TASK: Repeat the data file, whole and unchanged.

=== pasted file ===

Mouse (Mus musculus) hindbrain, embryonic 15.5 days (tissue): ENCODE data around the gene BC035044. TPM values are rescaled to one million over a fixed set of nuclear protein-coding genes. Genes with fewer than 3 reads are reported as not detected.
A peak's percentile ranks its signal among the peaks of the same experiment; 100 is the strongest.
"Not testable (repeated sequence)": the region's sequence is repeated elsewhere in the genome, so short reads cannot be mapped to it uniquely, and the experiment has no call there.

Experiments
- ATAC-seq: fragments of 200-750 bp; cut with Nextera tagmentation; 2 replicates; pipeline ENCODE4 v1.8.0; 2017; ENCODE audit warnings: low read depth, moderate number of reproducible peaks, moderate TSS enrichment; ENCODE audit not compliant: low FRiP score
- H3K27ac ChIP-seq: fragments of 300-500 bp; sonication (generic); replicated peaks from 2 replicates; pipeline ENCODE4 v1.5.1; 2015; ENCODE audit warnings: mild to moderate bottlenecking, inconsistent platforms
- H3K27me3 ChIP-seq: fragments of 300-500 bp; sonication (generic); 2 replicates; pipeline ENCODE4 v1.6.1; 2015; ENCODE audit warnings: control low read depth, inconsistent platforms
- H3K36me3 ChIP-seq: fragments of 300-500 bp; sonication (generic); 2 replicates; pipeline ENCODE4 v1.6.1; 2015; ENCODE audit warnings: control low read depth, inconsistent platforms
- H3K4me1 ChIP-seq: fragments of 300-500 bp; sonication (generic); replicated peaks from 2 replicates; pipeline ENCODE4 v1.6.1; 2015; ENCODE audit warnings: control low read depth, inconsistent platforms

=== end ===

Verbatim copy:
Mouse (Mus musculus) hindbrain, embryonic 15.5 days (tissue): ENCODE data around the gene BC035044. TPM values are rescaled to one million over a fixed set of nuclear protein-coding genes. Genes with fewer than 3 reads are reported as not detected.
A peak's percentile ranks its signal among the peaks of the same experiment; 100 is the strongest.
"Not testable (repeated sequence)": the region's sequence is repeated elsewhere in the genome, so short reads cannot be mapped to it uniquely, and the experiment has no call there.

Experiments
- ATAC-seq: fragments of 200-750 bp; cut with Nextera tagmentation; 2 replicates; pipeline ENCODE4 v1.8.0; 2017; ENCODE audit warnings: low read depth, moderate number of reproducible peaks, moderate TSS enrichment; ENCODE audit not compliant: low FRiP score
- H3K27ac ChIP-seq: fragments of 300-500 bp; sonication (generic); replicated peaks from 2 replicates; pipeline ENCODE4 v1.5.1; 2015; ENCODE audit warnings: mild to moderate bottlenecking, inconsistent platforms
- H3K27me3 ChIP-seq: fragments of 300-500 bp; sonication (generic); 2 replicates; pipeline ENCODE4 v1.6.1; 2015; ENCODE audit warnings: control low read depth, inconsistent platforms
- H3K36me3 ChIP-seq: fragments of 300-500 bp; sonication (generic); 2 replicates; pipeline ENCODE4 v1.6.1; 2015; ENCODE audit warnings: control low read depth, inconsistent platforms
- H3K4me1 ChIP-seq: fragments of 300-500 bp; sonication (generic); replicated peaks from 2 replicates; pipeline ENCODE4 v1.6.1; 2015; ENCODE audit warnings: control low read depth, inconsistent platforms